Story Engine™ Success Story: Understanding Massive Volumes of Emails without Metadata

In an ideal world, we’d only deal with clean, nicely labeled data. Unfortunately, that isn’t the reality of a world where new data is created every second. I thought it would be interesting to share a story from one of the companies using Story Engine™ because it showcases just how powerful natural language processing (NLP) and machine learning technology is for understanding huge amounts of data, even when it isn’t nicely formatted and labeled.

When time is of the essence, organizations can't wait days to understand their data.

When time is of the essence, organizations can't wait days to understand their data.

The Problem: Short Deadline, No Metadata

The company works with law firms to extract information relevant to their cases. In one of their recent projects, they received a request to identify people who would needed to be contacted for depositions. They had to have a list of important people ready within a few days, so they had to act quickly.

The problem? The data set they received had absolutely no metadata, and it contained hundreds of thousands of emails as well as attachments. This would make it impossible for traditional legal technology tools to efficiently recognize who the people involved in the communications were. 

In fact, without Story Engine, the company would have had to open each email and read line-by-line to make sense of who was sending/receiving email and whether these emails were relevant to the case.  

How Story Engine Understands Unstructured Data

When Story Engine looks at an unstructured data set, it uses NLP technology to understand the context within the entire data universe. This means it can identify key facts, such as who’s communicating and what they’re talking about, even when there is no metadata to build a communications analysis from.

One of the ways Story Engine can do this is through its sophisticated entity extraction technique; it looks beyond a single document to understand the context around people and names. This enables our AI solution to not only identify names, but any aliases or nicknames that refer to the same person within a data set. All of this is done automatically, so users can then turn to Story Engine’s visual exploration tool to focus on high-profile communicators (even if they've used different emails or aliases) or filter by numerous other Features (e.g. emotional sentiment, behavioral anomalies, high-pressure conversations).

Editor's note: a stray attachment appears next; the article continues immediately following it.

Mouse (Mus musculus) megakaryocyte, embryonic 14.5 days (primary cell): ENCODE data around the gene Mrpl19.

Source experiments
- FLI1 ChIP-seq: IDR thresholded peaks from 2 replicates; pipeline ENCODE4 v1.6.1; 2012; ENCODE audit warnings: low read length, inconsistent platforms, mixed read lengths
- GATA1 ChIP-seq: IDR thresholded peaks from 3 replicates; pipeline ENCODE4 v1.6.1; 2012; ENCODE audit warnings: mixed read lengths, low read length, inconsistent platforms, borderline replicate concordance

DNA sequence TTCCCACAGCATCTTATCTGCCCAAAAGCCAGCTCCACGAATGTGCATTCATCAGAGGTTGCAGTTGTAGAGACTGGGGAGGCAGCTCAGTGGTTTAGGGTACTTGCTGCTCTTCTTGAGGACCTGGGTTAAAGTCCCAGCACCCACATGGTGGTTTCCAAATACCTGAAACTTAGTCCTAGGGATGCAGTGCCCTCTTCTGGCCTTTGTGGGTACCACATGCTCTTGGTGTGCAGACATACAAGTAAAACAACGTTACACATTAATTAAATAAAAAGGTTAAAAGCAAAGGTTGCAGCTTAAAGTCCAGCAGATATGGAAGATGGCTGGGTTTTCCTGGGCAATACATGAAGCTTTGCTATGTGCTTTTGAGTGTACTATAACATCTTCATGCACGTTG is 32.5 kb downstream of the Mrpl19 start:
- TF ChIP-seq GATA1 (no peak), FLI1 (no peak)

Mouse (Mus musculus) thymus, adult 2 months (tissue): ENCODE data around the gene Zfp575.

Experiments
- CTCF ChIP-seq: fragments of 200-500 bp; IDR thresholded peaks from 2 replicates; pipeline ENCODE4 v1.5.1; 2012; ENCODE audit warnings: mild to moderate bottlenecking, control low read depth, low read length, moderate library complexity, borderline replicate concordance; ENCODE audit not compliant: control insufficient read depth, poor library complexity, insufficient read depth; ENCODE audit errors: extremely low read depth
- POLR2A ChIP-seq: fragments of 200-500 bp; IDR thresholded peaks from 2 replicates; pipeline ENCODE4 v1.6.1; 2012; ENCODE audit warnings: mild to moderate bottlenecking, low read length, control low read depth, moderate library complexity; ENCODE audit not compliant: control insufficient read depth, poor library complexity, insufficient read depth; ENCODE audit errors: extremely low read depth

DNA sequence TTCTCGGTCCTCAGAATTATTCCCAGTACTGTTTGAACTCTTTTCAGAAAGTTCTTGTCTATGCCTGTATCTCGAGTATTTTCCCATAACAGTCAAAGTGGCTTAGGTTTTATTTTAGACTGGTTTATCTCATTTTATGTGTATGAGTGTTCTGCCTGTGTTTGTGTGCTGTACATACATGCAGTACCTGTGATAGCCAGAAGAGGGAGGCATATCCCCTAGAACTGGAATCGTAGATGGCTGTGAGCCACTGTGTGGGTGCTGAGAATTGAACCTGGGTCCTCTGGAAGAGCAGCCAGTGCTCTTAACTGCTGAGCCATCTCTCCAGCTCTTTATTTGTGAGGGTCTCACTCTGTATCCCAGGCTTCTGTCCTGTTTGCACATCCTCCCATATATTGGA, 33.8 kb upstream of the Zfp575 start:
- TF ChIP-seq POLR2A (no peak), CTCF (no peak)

Story Engine Shines a Light on Dark Data

Can you see your dark data?

Can you see your dark data?

In this case, the company used Story Engine's communication analysis functionality to identify the top 20 communicators, who they communicated with and what these conversations were about. This enabled them quickly identify who communicated the most and let them focus on emails that were relevant to their client. 

With Story Engine, the team was able to recreate the information missing from metadata within a matter of hours. This allowed them to create a list of people who would likely need to be contacted for depositions before they even started looking at the actual content of the emails.

This may be a legal technology story, but the concept behind it has far broader implications. After all, how much unstructured data does your organization have, and how much of it is actually being used to generate value?

The biggest advantage that NLP and machine learning bring to unstructured data is adaptability. We’ve been able to train Story Engine on just about any kind of unstructured data because it understands more than individual can understand complex concepts and their relationships within massive communications data sets.

Are you interested in learning more about what artificial intelligence can do? Schedule a demo to see Story Engine in action.

Not sure where to start with AI? You can always contact our team of AI, machine learning, and natural language processing experts to help find the best answer to your legal technology and business communication challenges.